Nadhan: Absolutely, Dana. When the Cloud Governance Project started, the first question we challenged ourselves with was, what is it and why do we need it, especially given that SOA governance, architecture governance, IT governance, enterprise governance, in general are all out there with frameworks? We actually detailed out the landscape with different standards and then identified the niche or the domain that cloud governance addresses.

After that, we went through and identified the top five principles that matter for cloud governance to be done right. Some of the obvious ones being that cloud is a business decision, and the governance exercise should keep in mind whether it is the right business decision to go to the cloud rather than just jumping on the bandwagon. Those are just some examples of the foundational principles that drive how cloud governance must be established and exercised.

Subsequent to that, we have a lifecycle for cloud governance defined and then we have gone through the process of detailing it out by identifying and decoupling the governance process and the process that is actually governed.

So there is this concept of process pairs that we have going, where we’ve identified key processes, key process pairs, whether it be the planning, the architecture, reusing cloud service, subscribing to it, unsubscribing, retiring, and so on. These are some of the defining milestones in the life cycle.

We’ve actually put together a template for identifying and detailing these process pairs, and the template has an outline of the process that is being governed, the key phases that the governance goes through, the desirable business outcomes that we would expect because of the cloud governance, as well as the associated metrics and the key roles.

Real-life solution

The Cloud Governance Framework is actually detailing each one. Where we are right now is looking at a real-life solution. The hypothetical could be an actual business scenario, but the idea is to help the reader digest the concepts outlined in the context of a scenario where such governance is exercised. That’s where we are on the Cloud Governance Project.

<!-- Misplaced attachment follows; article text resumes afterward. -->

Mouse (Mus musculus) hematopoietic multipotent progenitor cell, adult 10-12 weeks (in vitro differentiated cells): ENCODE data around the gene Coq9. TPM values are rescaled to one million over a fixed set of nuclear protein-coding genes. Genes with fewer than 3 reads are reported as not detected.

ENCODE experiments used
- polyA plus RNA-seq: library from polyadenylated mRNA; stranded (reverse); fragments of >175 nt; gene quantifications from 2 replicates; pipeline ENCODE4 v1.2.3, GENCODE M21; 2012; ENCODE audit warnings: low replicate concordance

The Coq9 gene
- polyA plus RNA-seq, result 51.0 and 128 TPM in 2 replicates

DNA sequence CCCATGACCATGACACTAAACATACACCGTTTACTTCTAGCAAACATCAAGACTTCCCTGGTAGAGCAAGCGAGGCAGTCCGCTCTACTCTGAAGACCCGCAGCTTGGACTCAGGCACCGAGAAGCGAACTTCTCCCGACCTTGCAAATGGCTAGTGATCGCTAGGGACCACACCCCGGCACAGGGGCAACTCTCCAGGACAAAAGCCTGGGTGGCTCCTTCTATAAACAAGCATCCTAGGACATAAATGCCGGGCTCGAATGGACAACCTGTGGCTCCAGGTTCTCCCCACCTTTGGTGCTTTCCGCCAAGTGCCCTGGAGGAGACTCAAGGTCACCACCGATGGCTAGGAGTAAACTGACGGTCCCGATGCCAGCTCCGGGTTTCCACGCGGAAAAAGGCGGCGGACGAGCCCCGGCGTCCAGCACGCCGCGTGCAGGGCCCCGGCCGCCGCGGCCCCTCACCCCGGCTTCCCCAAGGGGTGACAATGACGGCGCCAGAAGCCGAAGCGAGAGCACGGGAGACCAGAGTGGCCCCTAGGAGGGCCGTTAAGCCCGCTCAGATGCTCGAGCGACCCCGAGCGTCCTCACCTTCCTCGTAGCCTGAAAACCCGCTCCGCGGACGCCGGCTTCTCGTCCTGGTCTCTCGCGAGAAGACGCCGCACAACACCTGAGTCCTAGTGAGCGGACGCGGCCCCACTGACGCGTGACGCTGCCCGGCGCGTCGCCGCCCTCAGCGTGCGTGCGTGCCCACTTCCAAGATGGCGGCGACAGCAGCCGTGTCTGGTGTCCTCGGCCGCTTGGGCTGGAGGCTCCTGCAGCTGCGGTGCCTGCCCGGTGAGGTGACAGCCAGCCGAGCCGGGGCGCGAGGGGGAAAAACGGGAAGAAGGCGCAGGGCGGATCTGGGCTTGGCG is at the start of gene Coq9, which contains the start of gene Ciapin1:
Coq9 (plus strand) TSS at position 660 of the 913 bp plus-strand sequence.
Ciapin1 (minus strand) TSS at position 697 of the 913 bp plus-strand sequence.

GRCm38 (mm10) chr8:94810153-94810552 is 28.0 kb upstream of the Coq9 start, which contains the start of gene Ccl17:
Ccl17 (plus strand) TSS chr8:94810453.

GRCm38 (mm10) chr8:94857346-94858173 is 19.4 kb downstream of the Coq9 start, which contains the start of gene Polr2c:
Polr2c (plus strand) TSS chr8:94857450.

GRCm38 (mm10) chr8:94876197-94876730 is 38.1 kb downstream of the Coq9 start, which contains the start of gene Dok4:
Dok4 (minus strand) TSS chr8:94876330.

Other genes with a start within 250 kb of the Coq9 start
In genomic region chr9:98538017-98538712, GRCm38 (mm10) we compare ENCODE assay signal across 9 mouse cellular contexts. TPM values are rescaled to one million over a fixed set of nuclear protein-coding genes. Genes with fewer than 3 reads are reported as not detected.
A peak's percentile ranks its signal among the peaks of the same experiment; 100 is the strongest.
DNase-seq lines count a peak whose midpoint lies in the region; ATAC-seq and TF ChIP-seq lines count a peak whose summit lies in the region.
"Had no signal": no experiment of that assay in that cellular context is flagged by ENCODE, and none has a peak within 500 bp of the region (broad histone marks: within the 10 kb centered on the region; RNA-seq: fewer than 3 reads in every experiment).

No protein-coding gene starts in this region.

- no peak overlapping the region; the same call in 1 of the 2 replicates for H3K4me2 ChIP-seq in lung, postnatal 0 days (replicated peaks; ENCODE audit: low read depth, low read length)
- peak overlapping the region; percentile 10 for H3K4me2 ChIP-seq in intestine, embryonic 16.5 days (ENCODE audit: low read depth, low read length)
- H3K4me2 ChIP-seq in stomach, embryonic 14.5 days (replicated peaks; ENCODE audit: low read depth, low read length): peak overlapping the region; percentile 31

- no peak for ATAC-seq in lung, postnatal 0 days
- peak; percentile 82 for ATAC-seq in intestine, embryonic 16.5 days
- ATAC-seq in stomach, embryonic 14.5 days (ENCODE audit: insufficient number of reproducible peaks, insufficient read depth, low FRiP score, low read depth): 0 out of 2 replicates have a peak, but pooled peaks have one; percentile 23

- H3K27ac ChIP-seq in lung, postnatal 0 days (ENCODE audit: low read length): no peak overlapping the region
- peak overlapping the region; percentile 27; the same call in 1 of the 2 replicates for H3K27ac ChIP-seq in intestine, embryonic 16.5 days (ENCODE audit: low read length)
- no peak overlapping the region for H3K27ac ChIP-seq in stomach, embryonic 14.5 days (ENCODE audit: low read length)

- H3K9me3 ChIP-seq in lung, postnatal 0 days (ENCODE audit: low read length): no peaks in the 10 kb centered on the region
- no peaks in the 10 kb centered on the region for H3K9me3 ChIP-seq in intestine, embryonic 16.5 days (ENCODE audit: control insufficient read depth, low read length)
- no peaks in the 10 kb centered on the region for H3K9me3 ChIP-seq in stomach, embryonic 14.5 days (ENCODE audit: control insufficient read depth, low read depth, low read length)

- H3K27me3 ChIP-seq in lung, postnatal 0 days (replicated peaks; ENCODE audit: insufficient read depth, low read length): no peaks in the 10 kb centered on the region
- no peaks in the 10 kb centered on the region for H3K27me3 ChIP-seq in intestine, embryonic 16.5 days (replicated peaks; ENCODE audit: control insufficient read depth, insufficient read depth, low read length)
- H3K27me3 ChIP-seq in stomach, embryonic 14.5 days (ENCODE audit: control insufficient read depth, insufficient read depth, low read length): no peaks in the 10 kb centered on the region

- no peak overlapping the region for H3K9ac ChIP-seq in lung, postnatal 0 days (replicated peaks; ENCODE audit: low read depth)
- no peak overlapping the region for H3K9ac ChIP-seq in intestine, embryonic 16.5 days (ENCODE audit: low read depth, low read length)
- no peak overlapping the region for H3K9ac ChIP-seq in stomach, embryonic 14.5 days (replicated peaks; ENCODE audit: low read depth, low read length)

Let me take the opportunity to invite everyone to be part of the project to continue it by subscribing to the right mailing list for cloud governance within The Open Group.

Gardner: Thank you. Chris Harding, just for the benefit of our readers and listeners who might not be that familiar with The Open Group, perhaps you could give us a very quick overview of The Open Group — its mission, its charter, what we could expect at the Baltimore conference, and why people should get involved, either directly by attending, or following it on social media or the other avenues that The Open Group provides on its website?

Harding: Thank you, Dana. The Open Group is a vendor-neutral consortium whose vision is Boundaryless Information Flow. That is to say the idea that information should be available to people within an enterprise, or indeed within an ecosystem of enterprises, as and when needed, not locked away into silos.

We hold main conferences, quarterly conferences, four times a year and also regional conferences in various parts of the world in between those, and we discuss a variety of topics.

In fact, the main topics for the conference that we will be holding in July in Baltimore are enterprise architecture and risk and security. Architecture and security are two of the key things for which The Open Group is known, Enterprise Architecture, particularly with its TOGAF® Framework, is perhaps what The Open Group is best known for.

We’ve been active in a number of other areas, and risk and security is one. We also have started a new vertical activity on healthcare, and there will be a track on that at the Baltimore conference.

There will be tracks on other topics too, including four sessions on Open Platform 3.0™. Open Platform 3.0 is The Open Group initiative to address how enterprises can gain value from new technologies, including cloud computing, social computing, mobile computing, big data analysis, and the Internet of Things.

We’ll have a number of presentations related to that. These will include, in fact, a perspective on cloud governance, although that will not necessarily reflect what is happening in the Cloud Governance Project. Until an Open Group standard is published, there is no official Open Group position on the topic, and members will present their views at conferences. So we’re including a presentation on that.

Lifecycle governance

There is also a presentation on another interesting governance topic, which is on Information Lifecycle Governance. We have a panel session on the business context for Open Platform 3.0 and a number of other presentations on particular topics, for example, relating to the new technologies that Open Platform 3.0 will help enterprises to use.